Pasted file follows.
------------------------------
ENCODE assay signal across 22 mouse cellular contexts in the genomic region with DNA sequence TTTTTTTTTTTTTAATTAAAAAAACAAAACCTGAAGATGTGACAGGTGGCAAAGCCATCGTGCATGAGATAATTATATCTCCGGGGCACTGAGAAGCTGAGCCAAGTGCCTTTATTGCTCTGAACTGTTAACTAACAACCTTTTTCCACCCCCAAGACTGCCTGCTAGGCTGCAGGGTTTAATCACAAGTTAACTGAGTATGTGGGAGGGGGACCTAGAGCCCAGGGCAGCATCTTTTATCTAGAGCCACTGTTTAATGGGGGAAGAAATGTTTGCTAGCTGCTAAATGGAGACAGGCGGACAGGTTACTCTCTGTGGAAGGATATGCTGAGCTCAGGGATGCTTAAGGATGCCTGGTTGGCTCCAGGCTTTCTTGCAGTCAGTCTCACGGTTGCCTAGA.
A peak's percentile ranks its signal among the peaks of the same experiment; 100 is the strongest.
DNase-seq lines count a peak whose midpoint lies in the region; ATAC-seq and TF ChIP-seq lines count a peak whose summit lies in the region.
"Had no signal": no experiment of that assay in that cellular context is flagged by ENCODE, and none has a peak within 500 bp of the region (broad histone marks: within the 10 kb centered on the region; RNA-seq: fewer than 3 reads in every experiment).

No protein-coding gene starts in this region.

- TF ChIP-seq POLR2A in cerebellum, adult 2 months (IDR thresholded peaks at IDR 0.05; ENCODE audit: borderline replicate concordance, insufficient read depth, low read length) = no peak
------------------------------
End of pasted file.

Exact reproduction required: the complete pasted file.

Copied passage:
ENCODE assay signal across 22 mouse cellular contexts in the genomic region with DNA sequence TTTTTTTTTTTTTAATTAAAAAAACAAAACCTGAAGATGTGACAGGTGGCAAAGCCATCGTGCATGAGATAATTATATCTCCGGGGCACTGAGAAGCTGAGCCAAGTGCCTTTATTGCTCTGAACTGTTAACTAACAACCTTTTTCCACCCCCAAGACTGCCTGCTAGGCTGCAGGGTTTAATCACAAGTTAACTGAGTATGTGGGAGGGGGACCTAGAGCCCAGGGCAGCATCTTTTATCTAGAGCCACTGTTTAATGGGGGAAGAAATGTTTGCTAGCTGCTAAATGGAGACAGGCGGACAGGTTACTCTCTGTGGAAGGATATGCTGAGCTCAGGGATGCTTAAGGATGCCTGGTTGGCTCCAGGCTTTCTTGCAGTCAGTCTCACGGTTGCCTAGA.
A peak's percentile ranks its signal among the peaks of the same experiment; 100 is the strongest.
DNase-seq lines count a peak whose midpoint lies in the region; ATAC-seq and TF ChIP-seq lines count a peak whose summit lies in the region.
"Had no signal": no experiment of that assay in that cellular context is flagged by ENCODE, and none has a peak within 500 bp of the region (broad histone marks: within the 10 kb centered on the region; RNA-seq: fewer than 3 reads in every experiment).

No protein-coding gene starts in this region.

- TF ChIP-seq POLR2A in cerebellum, adult 2 months (IDR thresholded peaks at IDR 0.05; ENCODE audit: borderline replicate concordance, insufficient read depth, low read length) = no peak